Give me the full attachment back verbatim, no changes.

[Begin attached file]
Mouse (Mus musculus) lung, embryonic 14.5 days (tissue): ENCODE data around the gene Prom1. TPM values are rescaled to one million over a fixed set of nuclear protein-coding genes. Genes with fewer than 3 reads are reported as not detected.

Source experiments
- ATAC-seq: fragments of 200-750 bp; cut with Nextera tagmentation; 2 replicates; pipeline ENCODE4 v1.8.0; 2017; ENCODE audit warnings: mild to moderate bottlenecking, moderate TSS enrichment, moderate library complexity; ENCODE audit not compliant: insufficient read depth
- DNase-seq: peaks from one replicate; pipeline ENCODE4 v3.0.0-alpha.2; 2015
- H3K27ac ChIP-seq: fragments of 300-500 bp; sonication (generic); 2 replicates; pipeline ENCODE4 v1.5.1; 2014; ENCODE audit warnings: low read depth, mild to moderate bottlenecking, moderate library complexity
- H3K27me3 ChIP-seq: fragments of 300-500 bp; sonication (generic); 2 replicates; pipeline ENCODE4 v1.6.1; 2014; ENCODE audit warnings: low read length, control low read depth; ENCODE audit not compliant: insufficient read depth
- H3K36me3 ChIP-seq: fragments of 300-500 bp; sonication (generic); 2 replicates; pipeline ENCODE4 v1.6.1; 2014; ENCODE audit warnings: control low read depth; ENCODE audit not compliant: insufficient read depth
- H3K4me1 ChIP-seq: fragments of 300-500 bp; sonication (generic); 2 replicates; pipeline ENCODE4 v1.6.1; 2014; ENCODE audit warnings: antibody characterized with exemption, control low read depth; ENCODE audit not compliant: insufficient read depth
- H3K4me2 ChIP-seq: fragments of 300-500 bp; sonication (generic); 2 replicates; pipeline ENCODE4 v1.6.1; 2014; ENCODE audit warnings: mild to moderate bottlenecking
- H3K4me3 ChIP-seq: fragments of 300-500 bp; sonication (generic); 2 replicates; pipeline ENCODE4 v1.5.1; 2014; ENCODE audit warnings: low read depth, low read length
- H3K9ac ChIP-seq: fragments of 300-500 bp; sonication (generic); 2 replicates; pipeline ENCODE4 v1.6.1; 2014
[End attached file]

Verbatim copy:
Mouse (Mus musculus) lung, embryonic 14.5 days (tissue): ENCODE data around the gene Prom1. TPM values are rescaled to one million over a fixed set of nuclear protein-coding genes. Genes with fewer than 3 reads are reported as not detected.

Source experiments
- ATAC-seq: fragments of 200-750 bp; cut with Nextera tagmentation; 2 replicates; pipeline ENCODE4 v1.8.0; 2017; ENCODE audit warnings: mild to moderate bottlenecking, moderate TSS enrichment, moderate library complexity; ENCODE audit not compliant: insufficient read depth
- DNase-seq: peaks from one replicate; pipeline ENCODE4 v3.0.0-alpha.2; 2015
- H3K27ac ChIP-seq: fragments of 300-500 bp; sonication (generic); 2 replicates; pipeline ENCODE4 v1.5.1; 2014; ENCODE audit warnings: low read depth, mild to moderate bottlenecking, moderate library complexity
- H3K27me3 ChIP-seq: fragments of 300-500 bp; sonication (generic); 2 replicates; pipeline ENCODE4 v1.6.1; 2014; ENCODE audit warnings: low read length, control low read depth; ENCODE audit not compliant: insufficient read depth
- H3K36me3 ChIP-seq: fragments of 300-500 bp; sonication (generic); 2 replicates; pipeline ENCODE4 v1.6.1; 2014; ENCODE audit warnings: control low read depth; ENCODE audit not compliant: insufficient read depth
- H3K4me1 ChIP-seq: fragments of 300-500 bp; sonication (generic); 2 replicates; pipeline ENCODE4 v1.6.1; 2014; ENCODE audit warnings: antibody characterized with exemption, control low read depth; ENCODE audit not compliant: insufficient read depth
- H3K4me2 ChIP-seq: fragments of 300-500 bp; sonication (generic); 2 replicates; pipeline ENCODE4 v1.6.1; 2014; ENCODE audit warnings: mild to moderate bottlenecking
- H3K4me3 ChIP-seq: fragments of 300-500 bp; sonication (generic); 2 replicates; pipeline ENCODE4 v1.5.1; 2014; ENCODE audit warnings: low read depth, low read length
- H3K9ac ChIP-seq: fragments of 300-500 bp; sonication (generic); 2 replicates; pipeline ENCODE4 v1.6.1; 2014